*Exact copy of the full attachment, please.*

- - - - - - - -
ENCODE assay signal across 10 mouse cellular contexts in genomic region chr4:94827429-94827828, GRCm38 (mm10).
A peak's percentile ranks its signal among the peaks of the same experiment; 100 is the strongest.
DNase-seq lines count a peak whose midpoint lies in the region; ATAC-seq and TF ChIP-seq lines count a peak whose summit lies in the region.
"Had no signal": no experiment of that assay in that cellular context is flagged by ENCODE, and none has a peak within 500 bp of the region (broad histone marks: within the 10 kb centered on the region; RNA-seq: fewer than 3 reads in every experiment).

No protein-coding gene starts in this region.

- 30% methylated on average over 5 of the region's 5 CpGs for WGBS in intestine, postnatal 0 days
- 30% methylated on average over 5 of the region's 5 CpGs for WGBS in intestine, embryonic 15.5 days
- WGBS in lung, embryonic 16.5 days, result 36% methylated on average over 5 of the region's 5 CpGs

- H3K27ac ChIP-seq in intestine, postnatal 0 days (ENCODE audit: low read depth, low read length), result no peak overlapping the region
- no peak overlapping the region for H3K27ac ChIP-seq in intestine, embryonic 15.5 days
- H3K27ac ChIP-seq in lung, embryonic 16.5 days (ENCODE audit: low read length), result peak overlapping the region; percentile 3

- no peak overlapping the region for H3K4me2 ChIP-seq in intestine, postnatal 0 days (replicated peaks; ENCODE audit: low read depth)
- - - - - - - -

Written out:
ENCODE assay signal across 10 mouse cellular contexts in genomic region chr4:94827429-94827828, GRCm38 (mm10).
A peak's percentile ranks its signal among the peaks of the same experiment; 100 is the strongest.
DNase-seq lines count a peak whose midpoint lies in the region; ATAC-seq and TF ChIP-seq lines count a peak whose summit lies in the region.
"Had no signal": no experiment of that assay in that cellular context is flagged by ENCODE, and none has a peak within 500 bp of the region (broad histone marks: within the 10 kb centered on the region; RNA-seq: fewer than 3 reads in every experiment).

No protein-coding gene starts in this region.

- 30% methylated on average over 5 of the region's 5 CpGs for WGBS in intestine, postnatal 0 days
- 30% methylated on average over 5 of the region's 5 CpGs for WGBS in intestine, embryonic 15.5 days
- WGBS in lung, embryonic 16.5 days, result 36% methylated on average over 5 of the region's 5 CpGs

- H3K27ac ChIP-seq in intestine, postnatal 0 days (ENCODE audit: low read depth, low read length), result no peak overlapping the region
- no peak overlapping the region for H3K27ac ChIP-seq in intestine, embryonic 15.5 days
- H3K27ac ChIP-seq in lung, embryonic 16.5 days (ENCODE audit: low read length), result peak overlapping the region; percentile 3

- no peak overlapping the region for H3K4me2 ChIP-seq in intestine, postnatal 0 days (replicated peaks; ENCODE audit: low read depth)